Copperopolis

Posted 17 Apr 2017

By Adam Naguib

tags: road, racing, race reports

Am I crying? Wait a second, are those tears because of the wind, or because I am crying? I'm wearing glasses, so maybe not the wind. Fuuuuuck my hands hurt. This descent is obscene. Why the fuck did they make use come down this. Five times! Yep- I'm crying.

My thoughts descending the final hill at the Copperopolis Road Race.

I'll admit, I did read the race flyer describing this event as California's answer to Paris-Roubaix and I figured it can't be that bad. Loads of races in NorCal are over crappy surfaces. I may have underestimated how Paris-Roubaix-esque the course was (well, I never actually rode the cobbles in northern France but I can imagine). The surface was uncomfortable, and there was lots of it. It's true- I genuinely welled up and was whimpering on the final descent as my hands were in so much pain flying down that hill. I guess we all had to deal with it and my soft, delicate palms decided that they weren't impressed. So, for the first time ever I cried during a race. It may sound ludicrous (that I cried *without* crashing) but it was horrendous. I was really worried about getting a flat so put my tyres to 95/105 psi-higher than I usually run. There wasn't much give through the bike and by about mile 80 I was really starting to feel the toll of the battering that a load of poorly paved farm roads can provide

There were a few other firsts too. First nature break in a race that I have been in. Well, technically not the first. There was a mass pee break in the neutral zone at the start of stage 3 of Green Mountain Stage Race, but that was before we had started racing. This pee break was about 45 miles into our 108 mile adventure, so I guess it counts as legit. In case you were wondering, I didn't actually pee at this opportunity. Didn't need to go.

Another first was a friendly rival team's car asking me if I needed anything. Erm... sure. "Got anything to drink?" - can't be too hydrated in a road race over 100 miles with almost 9,000 feet of climbing. That thing, where you get a bottle from a moving car as you are pedaling is more nuanced than it looks on TV. Try it. Or don't. You might get run over. But anyway, it took me two attempts.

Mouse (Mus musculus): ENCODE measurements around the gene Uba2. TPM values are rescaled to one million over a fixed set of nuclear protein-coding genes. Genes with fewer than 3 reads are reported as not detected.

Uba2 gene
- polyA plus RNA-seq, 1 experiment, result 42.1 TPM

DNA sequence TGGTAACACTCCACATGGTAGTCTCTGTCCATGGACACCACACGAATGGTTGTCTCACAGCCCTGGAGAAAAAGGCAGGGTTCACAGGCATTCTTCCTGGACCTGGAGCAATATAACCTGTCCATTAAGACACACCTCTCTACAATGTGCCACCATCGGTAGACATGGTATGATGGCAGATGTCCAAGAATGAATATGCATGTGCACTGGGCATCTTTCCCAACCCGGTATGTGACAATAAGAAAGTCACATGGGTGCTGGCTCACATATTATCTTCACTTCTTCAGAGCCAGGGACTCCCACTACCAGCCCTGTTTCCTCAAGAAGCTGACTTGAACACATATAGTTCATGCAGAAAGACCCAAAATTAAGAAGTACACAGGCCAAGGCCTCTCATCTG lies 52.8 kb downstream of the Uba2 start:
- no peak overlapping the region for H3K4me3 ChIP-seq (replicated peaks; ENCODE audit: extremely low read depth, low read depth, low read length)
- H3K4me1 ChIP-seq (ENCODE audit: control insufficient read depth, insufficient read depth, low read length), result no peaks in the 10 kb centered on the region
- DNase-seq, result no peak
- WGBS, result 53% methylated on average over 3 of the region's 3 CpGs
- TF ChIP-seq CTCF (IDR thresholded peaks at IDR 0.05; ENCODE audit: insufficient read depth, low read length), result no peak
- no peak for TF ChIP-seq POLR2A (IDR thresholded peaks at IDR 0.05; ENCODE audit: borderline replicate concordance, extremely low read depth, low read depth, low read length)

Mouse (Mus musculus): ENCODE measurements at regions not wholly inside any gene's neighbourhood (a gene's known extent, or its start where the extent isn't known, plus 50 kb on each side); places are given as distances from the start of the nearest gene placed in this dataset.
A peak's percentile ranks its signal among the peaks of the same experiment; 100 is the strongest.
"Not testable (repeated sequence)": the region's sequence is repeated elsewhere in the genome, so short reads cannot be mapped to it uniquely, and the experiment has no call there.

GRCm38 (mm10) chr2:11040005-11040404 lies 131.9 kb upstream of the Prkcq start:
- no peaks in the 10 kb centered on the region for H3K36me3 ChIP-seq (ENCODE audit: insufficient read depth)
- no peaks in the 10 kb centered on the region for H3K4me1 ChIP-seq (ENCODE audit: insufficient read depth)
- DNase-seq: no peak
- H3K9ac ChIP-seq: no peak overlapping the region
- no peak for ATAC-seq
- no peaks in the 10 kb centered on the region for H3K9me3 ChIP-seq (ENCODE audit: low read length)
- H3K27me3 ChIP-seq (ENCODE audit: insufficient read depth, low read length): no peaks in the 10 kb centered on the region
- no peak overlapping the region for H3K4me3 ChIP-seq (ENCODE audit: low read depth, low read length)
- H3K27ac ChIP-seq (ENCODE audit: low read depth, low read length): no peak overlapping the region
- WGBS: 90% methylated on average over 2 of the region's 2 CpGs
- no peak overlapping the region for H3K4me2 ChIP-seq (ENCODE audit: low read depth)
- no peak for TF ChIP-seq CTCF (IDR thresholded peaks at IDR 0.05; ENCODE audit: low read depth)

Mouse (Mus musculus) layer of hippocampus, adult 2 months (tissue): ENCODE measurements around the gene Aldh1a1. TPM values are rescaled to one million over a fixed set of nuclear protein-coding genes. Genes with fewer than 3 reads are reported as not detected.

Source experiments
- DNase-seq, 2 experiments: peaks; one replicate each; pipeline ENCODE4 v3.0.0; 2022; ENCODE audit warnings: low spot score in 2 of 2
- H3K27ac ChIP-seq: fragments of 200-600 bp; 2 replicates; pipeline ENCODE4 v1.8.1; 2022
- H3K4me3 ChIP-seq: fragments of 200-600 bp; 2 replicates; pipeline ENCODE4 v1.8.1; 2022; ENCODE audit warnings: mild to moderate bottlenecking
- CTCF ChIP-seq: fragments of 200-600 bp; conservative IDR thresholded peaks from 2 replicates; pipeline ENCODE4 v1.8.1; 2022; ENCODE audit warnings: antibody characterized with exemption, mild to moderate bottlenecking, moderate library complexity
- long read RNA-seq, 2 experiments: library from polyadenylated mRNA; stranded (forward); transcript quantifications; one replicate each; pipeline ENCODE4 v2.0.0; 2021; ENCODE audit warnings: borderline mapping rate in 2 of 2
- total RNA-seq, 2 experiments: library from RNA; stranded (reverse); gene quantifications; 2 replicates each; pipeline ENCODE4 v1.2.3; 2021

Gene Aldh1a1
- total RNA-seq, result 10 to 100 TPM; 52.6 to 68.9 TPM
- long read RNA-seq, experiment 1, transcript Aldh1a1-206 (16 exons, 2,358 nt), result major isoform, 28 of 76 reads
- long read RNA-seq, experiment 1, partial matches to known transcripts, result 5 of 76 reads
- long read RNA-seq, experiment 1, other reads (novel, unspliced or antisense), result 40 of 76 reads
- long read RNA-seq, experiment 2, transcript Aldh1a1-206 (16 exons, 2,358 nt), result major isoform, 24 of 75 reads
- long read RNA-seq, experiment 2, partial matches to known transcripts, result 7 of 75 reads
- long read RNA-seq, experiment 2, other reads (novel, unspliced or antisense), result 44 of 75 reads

On the start line of the race there was somewhat of a kerfuffle. A bit of excitement. This race wasn't the first time that I have raced against professional cyclists, however it was the first time that I had raced against a pro from a world tour team. He wasn't the only paid cyclist in the bunch on the day, but he was the only one who was heading to the Tour de France in about 3 months. He was pretty good.

I learned something else on the start line too. Don't change your power meter's battery at the start of the race then ask your Garmin to search for it when you reactivate it. My Garmin flipped its shit, just saying "multiple sensors found". I thought it knew the serial number but apparently it got grumpy and didn't want to play. It figures- there is no higher concentration of power meters than on the start line of a race. Oh well, power meter wasn't going to help much anyway: big hill, cycle up. Got it.

The race:- I didn't do too badly ending up 19/63. Usually anything out of the top ten is meaningless but for this event being up near the top half was pretty challenging- of the 63 starters, various incidences led to 38 DNFs (that's 60%). Was a shame that I was being such a moaner about my hands as I failed at the end not so much because of my legs, but because I couldn't go down a hill and be sure of using the brakes effectively. Or, for that matter, just being able to hold onto the bars effectively. Everyone else had the same shit to deal with so I guess the result is fair. Maybe next time I will get some tubeless wheels at 65 psi to race on. Double bar tape. Strap my wrists. Full suspension maybe?